We spent days going through pictures, reminding him of the family.  He is getting really good at this.  He remembers you, without any sort of coaxing.  One of his home aides told me that Dad talks about you and how he is still married to you and still in love with you, no matter that you died 10 years ago.  He told her the secret — that you appear somewhere in all his paintings.  He knows your spirit lives in the house.  And, of course, your portrait remains as evidence that this is your home.

In a weird way, I think that the home aides are a blessing.  Dad can talk to them all day.  Now I realize what life has been like for Dad these last few years.  If Dad can’t go to the studio to sculpt (he hasn’t been able to for a few months) and he isn’t with us on the weekends, the days between are deafening silent and slow.  I wanted to cry for his loneliness.  But now he sings for his home aides, offers them a cocktail (which they refuse) and the house has noise.

But there are hard moments.  Moments filled with the indignity of aging and a child having to care for a parent as if he were a baby.  And, when he is discombobulated, the air seems to fill with a toxin that hurts my lungs.  There are also less profound crises, like the day there were no bananas for breakfast and Dad was not strong enough to go to the store or be left alone.  Imagine, a reasonably successful New York lawyer unable to answer client emails because she has to bring bananas for breakfast.  Still, he asked, “how much a pound did you pay?”  “Before or after I add in the cost of the cab to hand deliver these to you, Dad?”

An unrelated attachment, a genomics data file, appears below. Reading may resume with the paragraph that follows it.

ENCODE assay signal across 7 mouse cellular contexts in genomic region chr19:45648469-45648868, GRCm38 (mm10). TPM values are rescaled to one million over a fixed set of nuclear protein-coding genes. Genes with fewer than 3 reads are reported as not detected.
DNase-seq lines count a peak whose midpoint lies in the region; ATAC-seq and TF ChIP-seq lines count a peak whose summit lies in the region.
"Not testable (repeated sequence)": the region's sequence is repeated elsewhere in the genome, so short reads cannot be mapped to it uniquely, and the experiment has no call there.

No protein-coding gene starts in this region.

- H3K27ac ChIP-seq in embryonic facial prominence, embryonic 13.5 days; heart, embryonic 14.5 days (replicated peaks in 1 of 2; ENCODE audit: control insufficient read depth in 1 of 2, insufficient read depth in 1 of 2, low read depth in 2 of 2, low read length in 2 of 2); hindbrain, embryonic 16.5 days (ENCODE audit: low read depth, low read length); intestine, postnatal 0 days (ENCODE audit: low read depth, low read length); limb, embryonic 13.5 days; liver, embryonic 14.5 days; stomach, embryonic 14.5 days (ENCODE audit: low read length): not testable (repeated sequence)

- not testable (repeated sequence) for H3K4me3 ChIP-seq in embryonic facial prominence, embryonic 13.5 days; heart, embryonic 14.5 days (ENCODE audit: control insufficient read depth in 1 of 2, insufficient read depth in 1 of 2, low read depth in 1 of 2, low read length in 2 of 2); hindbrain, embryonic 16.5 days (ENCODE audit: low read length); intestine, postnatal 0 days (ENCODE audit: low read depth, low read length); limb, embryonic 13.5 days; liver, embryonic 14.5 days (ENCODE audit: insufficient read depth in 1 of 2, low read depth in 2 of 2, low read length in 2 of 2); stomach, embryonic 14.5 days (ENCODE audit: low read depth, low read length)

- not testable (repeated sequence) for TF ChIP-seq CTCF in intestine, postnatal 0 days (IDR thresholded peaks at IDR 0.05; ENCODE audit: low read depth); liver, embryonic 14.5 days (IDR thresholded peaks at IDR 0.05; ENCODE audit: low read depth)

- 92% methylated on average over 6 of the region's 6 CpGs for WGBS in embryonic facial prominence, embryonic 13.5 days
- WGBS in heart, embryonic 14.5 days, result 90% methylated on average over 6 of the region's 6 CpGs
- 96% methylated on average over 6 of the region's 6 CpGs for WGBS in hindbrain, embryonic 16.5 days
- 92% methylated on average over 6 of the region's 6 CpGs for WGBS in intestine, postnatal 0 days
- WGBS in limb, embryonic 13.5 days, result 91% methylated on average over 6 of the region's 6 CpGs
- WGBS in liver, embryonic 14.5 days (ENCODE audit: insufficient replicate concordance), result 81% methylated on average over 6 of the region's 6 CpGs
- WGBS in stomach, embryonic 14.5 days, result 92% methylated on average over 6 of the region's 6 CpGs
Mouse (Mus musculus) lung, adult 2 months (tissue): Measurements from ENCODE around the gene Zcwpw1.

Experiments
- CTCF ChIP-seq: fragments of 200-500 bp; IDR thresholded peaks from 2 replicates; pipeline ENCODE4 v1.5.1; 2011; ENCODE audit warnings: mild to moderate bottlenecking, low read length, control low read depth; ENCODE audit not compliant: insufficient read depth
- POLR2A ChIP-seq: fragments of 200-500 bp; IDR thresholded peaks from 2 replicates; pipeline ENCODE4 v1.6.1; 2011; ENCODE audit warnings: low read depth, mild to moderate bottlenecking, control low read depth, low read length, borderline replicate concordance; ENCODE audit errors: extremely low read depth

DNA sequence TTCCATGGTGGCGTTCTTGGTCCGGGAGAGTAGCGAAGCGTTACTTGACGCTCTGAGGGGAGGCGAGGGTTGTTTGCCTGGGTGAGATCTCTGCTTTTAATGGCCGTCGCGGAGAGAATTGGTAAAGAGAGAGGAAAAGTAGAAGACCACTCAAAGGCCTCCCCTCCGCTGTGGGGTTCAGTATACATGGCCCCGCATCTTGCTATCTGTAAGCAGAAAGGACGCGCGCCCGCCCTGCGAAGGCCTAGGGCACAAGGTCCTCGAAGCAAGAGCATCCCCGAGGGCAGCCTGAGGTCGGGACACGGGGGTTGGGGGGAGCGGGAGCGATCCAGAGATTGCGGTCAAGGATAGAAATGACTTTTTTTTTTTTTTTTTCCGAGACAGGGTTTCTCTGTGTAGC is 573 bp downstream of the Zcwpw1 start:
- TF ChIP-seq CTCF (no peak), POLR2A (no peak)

At least today, there was levity amidst the crazy talk.  Aunt Glue and Cousins J and K came to visit.  Aunt Glue and Dad were both a little off, but they enjoyed their conversation.  The rest of us didn’t quite understand the conversation, but I tried to let go of reality and roll with it.  Cousin J tried to correct Aunt Glue’s somewhat vague statement, and I asked her, “at this table, what does it matter?”

Aunt Glue and Dad, the remnants of our greatest generation, stronger in body than in mind, gained fortitude and joy from each other’s presence.  Aunt Glue is the only one alive who knows to call Dad by his original, Yiddish, name, Nachum.  “So, Nachy”, she said, “tell me all.”  I wanted to live in that moment because she has said that in the same way for as long as I have been alive (and longer), when they were strong and infallible and blazing the frontier.  When Dad was Dad and you were alive.

At least Dad has you, always.  As do we, your children.  But, in these moments, I wonder why I had to grow up.  I love you, Mom.  And I love Dad, come what may.

Love, Blogger